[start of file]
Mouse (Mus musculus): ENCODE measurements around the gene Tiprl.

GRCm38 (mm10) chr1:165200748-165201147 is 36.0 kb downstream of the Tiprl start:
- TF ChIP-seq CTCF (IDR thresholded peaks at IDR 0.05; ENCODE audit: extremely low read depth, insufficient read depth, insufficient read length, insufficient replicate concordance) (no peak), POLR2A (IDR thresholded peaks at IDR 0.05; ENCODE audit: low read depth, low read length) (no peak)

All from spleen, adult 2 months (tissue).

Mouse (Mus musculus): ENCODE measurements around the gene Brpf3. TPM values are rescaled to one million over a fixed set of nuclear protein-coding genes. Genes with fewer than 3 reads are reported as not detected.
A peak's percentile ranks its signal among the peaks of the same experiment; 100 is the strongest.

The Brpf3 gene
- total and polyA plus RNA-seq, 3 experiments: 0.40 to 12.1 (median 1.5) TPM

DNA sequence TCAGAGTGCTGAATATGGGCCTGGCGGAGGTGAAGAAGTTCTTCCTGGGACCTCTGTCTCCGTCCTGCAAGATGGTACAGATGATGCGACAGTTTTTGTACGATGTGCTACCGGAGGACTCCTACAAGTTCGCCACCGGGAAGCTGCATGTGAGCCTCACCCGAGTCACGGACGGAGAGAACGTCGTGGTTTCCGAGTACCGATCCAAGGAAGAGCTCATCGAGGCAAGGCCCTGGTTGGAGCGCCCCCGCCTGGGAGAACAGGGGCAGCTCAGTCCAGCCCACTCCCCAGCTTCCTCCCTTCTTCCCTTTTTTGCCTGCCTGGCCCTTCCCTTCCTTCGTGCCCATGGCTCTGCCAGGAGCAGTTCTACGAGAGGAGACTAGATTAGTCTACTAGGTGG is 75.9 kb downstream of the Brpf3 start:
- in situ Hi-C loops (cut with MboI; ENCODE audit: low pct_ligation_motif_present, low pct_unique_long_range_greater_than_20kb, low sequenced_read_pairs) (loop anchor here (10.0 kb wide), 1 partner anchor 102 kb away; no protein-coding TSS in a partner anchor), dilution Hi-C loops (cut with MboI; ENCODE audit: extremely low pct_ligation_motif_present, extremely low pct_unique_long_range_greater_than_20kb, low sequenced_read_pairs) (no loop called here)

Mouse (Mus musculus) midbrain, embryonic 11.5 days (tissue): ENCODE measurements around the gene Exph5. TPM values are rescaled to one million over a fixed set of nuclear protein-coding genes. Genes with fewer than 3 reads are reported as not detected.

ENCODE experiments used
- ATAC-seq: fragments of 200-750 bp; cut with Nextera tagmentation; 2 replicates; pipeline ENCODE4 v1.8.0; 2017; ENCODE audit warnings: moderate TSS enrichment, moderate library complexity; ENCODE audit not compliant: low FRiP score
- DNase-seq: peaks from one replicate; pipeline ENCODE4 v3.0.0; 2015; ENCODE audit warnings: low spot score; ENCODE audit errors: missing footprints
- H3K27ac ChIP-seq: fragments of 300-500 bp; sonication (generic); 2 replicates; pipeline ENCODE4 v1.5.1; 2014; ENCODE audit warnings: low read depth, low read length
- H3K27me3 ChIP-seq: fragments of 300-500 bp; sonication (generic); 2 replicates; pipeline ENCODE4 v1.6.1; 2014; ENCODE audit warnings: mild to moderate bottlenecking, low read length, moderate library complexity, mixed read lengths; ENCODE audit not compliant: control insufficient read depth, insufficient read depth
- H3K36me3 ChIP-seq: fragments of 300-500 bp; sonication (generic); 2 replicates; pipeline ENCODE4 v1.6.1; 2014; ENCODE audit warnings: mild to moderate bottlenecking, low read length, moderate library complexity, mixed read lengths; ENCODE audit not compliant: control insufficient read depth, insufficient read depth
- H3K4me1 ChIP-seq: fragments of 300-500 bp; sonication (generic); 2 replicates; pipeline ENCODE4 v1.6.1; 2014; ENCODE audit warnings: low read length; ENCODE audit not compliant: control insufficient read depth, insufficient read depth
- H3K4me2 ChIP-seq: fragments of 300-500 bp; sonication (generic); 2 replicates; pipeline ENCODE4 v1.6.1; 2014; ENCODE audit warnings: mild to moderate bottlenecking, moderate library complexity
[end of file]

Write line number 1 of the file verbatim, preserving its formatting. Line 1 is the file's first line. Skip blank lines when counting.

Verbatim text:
Mouse (Mus musculus): ENCODE measurements around the gene Tiprl.